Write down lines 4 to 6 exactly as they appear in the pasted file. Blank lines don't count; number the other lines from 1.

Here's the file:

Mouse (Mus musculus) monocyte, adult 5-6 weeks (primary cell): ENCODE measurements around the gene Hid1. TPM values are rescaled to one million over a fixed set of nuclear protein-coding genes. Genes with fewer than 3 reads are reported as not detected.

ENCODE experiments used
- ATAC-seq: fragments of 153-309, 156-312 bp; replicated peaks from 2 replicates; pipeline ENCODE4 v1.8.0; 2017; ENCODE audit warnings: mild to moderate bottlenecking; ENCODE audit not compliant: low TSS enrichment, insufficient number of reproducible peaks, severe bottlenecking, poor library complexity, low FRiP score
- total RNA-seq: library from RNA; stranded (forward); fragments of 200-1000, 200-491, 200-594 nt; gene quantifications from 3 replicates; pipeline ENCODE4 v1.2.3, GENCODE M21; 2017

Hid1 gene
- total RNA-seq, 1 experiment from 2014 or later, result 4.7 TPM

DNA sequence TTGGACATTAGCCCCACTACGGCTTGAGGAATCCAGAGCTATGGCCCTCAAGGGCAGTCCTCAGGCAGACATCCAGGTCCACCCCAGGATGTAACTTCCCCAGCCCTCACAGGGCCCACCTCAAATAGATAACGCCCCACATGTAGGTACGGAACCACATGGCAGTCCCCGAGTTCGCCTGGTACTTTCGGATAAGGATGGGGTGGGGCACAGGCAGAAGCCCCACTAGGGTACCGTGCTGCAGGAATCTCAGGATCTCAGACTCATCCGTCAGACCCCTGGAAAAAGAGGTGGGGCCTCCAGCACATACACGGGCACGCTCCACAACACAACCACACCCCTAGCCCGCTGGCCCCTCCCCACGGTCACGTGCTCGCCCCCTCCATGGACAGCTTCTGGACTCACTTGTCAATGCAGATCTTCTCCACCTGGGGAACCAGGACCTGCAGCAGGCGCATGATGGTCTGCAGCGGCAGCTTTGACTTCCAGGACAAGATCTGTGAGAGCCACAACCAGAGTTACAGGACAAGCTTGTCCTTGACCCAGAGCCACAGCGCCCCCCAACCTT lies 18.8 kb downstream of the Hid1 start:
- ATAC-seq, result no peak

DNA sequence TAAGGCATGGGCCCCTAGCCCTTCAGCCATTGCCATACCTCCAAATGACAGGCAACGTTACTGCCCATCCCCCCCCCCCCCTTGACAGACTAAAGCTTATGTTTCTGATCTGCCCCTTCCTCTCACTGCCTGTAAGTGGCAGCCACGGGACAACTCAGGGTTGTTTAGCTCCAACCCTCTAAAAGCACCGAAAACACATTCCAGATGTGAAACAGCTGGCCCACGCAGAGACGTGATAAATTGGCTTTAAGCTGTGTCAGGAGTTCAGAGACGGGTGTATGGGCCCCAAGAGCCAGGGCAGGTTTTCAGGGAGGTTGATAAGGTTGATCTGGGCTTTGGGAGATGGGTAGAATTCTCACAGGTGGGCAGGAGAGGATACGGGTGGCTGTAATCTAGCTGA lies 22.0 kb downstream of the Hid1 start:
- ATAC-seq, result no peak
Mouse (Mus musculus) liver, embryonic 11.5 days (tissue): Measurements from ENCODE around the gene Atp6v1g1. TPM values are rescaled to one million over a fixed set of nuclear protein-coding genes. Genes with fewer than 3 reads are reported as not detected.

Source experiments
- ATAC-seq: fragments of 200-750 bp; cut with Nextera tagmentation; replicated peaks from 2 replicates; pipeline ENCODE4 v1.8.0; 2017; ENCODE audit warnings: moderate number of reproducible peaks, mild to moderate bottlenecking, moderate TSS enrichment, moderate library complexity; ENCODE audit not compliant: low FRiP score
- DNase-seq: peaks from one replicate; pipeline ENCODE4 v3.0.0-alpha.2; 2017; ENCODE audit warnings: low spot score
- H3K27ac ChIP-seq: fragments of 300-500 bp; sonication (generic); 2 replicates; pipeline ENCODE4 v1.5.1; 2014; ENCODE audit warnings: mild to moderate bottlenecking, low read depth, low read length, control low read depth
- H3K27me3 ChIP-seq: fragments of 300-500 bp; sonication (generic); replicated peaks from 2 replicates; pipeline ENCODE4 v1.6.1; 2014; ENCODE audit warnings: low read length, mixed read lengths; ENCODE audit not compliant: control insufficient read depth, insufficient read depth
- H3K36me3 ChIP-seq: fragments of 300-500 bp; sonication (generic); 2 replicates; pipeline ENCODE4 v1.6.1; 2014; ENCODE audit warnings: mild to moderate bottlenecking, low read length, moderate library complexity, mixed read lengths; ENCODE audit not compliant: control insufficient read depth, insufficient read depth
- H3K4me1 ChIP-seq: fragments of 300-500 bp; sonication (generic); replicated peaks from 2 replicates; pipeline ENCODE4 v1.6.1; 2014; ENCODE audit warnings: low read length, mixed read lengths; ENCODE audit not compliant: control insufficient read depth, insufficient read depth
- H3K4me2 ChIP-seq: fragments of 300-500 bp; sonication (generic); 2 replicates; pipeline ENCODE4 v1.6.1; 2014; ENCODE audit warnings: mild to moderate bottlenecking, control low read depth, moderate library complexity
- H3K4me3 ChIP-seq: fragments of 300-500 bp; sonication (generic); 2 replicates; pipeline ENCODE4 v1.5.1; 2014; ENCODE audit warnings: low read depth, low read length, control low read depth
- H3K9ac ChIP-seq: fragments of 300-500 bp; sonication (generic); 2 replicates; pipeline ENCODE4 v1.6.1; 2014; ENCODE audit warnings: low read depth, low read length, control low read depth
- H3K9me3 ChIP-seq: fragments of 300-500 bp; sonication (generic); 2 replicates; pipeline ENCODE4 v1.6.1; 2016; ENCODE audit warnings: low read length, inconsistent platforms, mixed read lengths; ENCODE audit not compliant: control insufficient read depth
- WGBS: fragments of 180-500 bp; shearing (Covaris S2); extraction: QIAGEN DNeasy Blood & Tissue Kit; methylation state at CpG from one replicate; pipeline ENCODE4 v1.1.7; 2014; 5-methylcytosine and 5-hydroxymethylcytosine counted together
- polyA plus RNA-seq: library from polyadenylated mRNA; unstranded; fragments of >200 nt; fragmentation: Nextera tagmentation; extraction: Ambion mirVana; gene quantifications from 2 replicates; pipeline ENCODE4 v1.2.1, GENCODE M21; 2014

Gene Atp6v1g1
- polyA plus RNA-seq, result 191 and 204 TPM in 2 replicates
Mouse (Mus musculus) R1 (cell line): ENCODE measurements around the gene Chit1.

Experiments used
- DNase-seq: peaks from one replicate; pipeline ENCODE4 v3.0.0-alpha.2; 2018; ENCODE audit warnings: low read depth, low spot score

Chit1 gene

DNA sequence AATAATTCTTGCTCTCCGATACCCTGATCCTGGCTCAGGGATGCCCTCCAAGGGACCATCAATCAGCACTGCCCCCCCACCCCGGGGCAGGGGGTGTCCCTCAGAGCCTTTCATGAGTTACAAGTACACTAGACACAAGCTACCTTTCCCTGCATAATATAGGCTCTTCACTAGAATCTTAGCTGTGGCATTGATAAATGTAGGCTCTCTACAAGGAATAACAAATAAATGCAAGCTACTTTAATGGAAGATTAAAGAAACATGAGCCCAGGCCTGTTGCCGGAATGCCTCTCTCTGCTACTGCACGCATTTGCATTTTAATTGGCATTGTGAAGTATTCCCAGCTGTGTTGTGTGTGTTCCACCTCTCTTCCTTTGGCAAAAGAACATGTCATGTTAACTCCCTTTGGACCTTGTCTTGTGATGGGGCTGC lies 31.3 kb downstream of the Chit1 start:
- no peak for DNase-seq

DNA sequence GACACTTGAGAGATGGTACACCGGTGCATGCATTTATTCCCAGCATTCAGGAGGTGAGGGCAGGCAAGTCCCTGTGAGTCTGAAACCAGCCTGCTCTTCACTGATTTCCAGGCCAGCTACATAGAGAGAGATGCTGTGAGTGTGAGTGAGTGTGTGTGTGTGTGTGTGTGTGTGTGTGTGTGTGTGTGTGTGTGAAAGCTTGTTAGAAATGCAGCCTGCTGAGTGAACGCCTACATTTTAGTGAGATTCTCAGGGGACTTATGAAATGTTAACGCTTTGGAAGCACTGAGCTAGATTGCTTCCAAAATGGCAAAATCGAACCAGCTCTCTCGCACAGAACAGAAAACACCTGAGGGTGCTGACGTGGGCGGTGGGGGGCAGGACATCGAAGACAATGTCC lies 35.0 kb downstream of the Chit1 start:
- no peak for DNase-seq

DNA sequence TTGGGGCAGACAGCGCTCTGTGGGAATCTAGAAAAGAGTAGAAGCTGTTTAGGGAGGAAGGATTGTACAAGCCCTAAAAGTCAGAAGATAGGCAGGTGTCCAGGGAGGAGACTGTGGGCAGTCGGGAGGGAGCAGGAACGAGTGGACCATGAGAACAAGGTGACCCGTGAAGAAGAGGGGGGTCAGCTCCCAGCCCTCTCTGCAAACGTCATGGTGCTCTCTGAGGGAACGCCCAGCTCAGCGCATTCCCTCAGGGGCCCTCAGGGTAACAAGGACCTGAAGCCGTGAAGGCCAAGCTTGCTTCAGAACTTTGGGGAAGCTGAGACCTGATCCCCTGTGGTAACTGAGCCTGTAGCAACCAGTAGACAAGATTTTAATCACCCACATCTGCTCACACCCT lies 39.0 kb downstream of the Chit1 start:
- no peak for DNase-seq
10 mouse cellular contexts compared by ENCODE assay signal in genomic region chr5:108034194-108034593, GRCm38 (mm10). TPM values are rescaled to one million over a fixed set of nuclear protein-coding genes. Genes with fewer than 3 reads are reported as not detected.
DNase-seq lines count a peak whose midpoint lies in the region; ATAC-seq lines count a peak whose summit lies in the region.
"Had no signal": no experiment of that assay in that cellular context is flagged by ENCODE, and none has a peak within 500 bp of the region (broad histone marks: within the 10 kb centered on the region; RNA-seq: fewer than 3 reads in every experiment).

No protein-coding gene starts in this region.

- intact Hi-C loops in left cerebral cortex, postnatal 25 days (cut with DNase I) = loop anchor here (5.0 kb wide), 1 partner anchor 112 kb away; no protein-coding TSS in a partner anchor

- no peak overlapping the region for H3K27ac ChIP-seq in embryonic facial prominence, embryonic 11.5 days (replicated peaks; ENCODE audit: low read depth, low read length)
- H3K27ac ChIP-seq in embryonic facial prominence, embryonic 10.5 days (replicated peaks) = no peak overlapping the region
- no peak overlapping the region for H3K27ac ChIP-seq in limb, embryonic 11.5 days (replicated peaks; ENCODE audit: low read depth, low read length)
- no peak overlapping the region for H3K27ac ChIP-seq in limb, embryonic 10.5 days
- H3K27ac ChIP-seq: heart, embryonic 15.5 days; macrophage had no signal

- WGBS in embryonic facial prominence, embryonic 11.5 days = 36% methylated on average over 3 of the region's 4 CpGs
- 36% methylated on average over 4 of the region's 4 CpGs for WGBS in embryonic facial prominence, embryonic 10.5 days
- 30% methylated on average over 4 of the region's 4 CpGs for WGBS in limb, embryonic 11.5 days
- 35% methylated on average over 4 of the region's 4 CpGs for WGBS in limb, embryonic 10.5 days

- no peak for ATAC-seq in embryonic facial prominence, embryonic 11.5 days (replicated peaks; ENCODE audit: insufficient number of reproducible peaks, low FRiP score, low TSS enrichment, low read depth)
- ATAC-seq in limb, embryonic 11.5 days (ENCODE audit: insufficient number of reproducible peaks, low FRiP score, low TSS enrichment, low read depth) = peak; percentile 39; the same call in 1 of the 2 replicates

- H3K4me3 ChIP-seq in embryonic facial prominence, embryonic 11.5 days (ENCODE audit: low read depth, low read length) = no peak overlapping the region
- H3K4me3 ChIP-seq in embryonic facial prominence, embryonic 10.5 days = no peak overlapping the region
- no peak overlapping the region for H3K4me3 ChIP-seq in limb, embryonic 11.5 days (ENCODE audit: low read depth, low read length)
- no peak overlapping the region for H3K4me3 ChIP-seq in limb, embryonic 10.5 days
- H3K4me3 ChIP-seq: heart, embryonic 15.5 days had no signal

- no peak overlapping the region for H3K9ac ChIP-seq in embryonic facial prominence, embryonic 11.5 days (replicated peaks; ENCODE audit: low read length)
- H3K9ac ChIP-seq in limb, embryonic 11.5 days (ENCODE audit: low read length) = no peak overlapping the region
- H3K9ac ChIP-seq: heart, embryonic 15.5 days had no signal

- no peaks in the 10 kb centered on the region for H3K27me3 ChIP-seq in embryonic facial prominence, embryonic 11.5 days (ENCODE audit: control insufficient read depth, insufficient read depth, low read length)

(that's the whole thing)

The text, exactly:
- total RNA-seq: library from RNA; stranded (forward); fragments of 200-1000, 200-491, 200-594 nt; gene quantifications from 3 replicates; pipeline ENCODE4 v1.2.3, GENCODE M21; 2017

Hid1 gene
- total RNA-seq, 1 experiment from 2014 or later, result 4.7 TPM